In his 1967 megahit “San Francisco,” Scott McKenzie sang of “people in motion” coming from all across the country to San Francisco, the white-hot center of rock music and anti-war protests. At the same time, another large group of young Americans was also in motion, less eagerly, heading for the jungles of Vietnam. Now, in The Republic of Rock, Michael Kramer draws on new archival sources and interviews to explore sixties music and politics through the lens of these two generation-changing places–San Francisco and Vietnam. From the Acid Tests of Ken Kesey and the Merry Pranksters to hippie disc jockeys on strike, the military’s use of rock music to “boost morale” in Vietnam, and the forgotten tale of a South Vietnamese rock band, The Republic of Rock shows how the musical connections between the City of the Summer of Love and war-torn Southeast Asia were crucial to the making of the sixties counterculture. The book also illustrates how and why the legacy of rock music in the sixties continues to matter to the meaning of citizenship in a global society today. Going beyond clichéd narratives about sixties music, Kramer argues that rock became a way for participants in the counterculture to think about what it meant to be an American citizen, a world citizen, a citizen-consumer, or a citizen-soldier. The music became a resource for grappling with the nature of democracy in larger systems of American power both domestically and globally. For anyone interested in the 1960s, popular music, and American culture and counterculture, The Republic of Rock offers new insight into the many ways rock music has shaped our ideas of individual freedom and collective belonging.

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New Research

“This Machine Kills Fascists”: Technology and Tradition in the US Folk Music Revival

This book investigates the relationship between technology and tradition in the US folk music revival. Typically understood as a Luddite movement, the folk revival in fact included diverse and deep interests in how technology could capture, preserve, and even advance the making and understanding of cultural heritage. From Alan Lomax’s computer-based Global Jukebox project to Charles Seeger’s melograph machine for electronic notation, from Zora Neale Hurston’s use of film for ethnography to Harry Partch’s homemade microtonal instruments, from the earliest ballad collectors and their debates over the information systems to use for compiling their findings to recent uses of YouTube and the nostalgic return of antiquated recording approaches, machines and the technological imagination have been key aspects of folk revival culture. This history offers an alternative to contemporary assumptions about digital “disruption” and the need simply to abandon the past, instead providing a record of efforts to combine tradition with progress.

The project includes a digital archive and set of digital projects, a museum exhibition, and a catalogue that focus on the Berkeley Folk Music Festival, which took place on the flagship campus of the University of California from 1958 to 1970 but has been overshadowed by the Newport Folk Festival, which it partly inspired.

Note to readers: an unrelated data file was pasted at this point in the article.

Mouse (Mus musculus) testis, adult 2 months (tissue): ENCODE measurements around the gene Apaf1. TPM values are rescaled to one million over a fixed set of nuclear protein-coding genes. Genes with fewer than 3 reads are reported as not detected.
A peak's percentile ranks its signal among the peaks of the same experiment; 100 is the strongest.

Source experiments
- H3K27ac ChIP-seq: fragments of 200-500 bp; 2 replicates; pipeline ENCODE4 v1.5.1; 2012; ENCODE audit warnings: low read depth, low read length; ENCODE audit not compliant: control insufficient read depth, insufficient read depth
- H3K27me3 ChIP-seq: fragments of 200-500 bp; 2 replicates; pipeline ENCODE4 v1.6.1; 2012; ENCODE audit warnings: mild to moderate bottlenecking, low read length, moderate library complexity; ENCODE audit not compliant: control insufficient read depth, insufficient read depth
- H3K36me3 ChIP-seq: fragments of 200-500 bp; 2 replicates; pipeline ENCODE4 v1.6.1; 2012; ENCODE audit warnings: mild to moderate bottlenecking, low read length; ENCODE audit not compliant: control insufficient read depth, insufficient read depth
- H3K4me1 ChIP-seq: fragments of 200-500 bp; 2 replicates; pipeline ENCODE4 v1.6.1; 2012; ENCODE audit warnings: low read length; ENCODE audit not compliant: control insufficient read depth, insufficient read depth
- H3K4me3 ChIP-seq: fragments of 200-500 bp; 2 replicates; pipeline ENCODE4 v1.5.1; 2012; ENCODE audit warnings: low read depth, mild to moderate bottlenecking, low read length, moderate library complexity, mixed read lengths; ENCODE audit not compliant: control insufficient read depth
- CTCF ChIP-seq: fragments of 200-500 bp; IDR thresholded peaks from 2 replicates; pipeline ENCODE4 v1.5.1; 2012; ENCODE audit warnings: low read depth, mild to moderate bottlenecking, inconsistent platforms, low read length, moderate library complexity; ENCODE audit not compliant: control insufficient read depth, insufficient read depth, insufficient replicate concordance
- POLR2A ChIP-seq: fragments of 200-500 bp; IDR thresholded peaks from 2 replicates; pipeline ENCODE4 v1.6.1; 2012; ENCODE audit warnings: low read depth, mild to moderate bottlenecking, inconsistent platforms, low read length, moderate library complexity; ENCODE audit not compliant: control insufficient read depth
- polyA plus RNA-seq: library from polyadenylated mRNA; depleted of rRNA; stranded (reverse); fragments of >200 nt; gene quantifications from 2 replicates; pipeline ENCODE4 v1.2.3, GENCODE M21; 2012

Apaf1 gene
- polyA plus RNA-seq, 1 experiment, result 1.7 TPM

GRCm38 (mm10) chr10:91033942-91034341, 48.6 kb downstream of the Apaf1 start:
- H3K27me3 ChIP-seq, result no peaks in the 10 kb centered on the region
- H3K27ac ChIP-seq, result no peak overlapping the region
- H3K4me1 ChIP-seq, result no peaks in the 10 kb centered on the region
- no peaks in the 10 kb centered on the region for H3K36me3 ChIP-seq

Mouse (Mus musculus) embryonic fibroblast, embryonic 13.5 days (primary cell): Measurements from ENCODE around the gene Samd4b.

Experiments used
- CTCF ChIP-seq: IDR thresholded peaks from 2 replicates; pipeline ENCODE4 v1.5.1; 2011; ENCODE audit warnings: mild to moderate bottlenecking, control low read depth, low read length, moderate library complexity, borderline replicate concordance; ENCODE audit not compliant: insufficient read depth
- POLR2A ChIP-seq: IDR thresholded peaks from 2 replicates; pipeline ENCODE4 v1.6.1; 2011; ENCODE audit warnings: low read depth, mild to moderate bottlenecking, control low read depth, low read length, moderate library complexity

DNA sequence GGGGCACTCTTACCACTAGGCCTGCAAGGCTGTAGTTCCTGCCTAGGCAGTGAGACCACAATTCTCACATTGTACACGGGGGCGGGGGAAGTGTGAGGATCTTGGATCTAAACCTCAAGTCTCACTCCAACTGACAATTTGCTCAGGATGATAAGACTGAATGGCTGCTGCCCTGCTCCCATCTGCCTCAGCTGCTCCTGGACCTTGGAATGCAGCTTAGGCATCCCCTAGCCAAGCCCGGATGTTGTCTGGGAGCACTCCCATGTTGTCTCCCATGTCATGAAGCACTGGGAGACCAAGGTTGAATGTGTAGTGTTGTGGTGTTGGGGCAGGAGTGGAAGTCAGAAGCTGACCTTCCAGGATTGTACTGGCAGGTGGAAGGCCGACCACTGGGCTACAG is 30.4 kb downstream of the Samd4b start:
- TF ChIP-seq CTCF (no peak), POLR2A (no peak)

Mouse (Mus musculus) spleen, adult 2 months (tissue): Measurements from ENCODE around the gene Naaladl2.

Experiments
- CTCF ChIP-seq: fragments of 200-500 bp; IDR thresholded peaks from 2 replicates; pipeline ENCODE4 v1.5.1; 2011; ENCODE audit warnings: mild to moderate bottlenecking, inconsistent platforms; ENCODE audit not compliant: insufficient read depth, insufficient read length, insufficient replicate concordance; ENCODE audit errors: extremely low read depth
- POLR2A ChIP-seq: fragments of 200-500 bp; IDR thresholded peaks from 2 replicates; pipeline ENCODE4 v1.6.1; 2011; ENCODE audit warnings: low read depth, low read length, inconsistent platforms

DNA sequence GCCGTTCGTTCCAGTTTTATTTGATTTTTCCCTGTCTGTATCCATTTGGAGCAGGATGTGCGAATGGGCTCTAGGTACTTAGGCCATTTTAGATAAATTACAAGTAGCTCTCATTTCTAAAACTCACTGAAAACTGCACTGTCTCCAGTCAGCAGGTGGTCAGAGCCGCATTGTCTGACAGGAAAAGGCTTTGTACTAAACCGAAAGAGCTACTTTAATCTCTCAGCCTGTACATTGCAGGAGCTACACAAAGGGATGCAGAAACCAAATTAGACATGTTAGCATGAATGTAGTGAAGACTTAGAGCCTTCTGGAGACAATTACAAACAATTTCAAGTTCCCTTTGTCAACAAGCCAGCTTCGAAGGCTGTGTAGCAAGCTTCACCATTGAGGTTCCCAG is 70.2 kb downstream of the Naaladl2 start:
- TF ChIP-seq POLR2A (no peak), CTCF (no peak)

Future Research

The History of American Arts Criticism: A Review

There are many histories of cultural and social criticism in the United States, but no study that investigates how writing about the arts developed as a key space in which discussion and debates about the nature of American identity, politics, culture, and society took shape. From writing about the visual and performing arts to the emergence of criticism about popular forms of culture such as film, radio, television, and other forms of media to inquiries into artistic life more broadly, this study contends that arts criticism helped to shape what the United States stood for, both domestically and around the world.


Freethinkers: The Anarchist Imagination in America

The recent turn in the historical field toward studying conservatism, including libertarianism, has masked a more subversive but less well-documented radical anarchist sensibility in American life. Typically feared in the United States as a sign of chaos and social breakdown, anarchy also has a deep and rich intellectual, aesthetic, and cultural lineage in the country. From Emma Goldman to the African-American anarchist thinking of Lucy Parsons and Hubert Harrison to mid-twentieth century anarchists such as Paul Goodman, Kenneth Rexroth, and Grace Paley to the deep ecology anarchism of Murray Bookchin to the impact of Anglo punk culture in the US to more recent anarchist thought and culture found in the work of Ursula La Guin, Rebecca Solnit, and among cyberpunk writers and early Internet enthusiasts, even on a recent television show such as the motorcycle gang melodrama Sons of Anarchy, anarchy lives at once on the margins of American culture, but also, perhaps, in less articulated but compelling ways, close to the nation’s ideological core.


Culture Rover – Promiscuous Cultural Criticism

Culture Rover is…wanderings through the pop ether…dives into the subterranean ooze…fragments from a life…gazes and glimpses…exclamation points and question marks…musings and meanderings…shards of crackpottery…occasional reports from a subject in the kingdom.

Culture Rover Blog | CR Facebook PageRSS | Archive, 2004-2007

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Issues in Digital History Blog

Issues in Digital History explores the developing field of digital history, serving as a place for reflections, links, and other critical investigations of what digital history is and what it might become. With special focus on vernacular music, digital sonification studies, digital archive studies, theories and practices of “data,” and digital history pedagogy.

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Culture Rover and other online materials by Michael J. Kramer are licensed under a Creative Commons Attribution-Share Alike 3.0 United States License.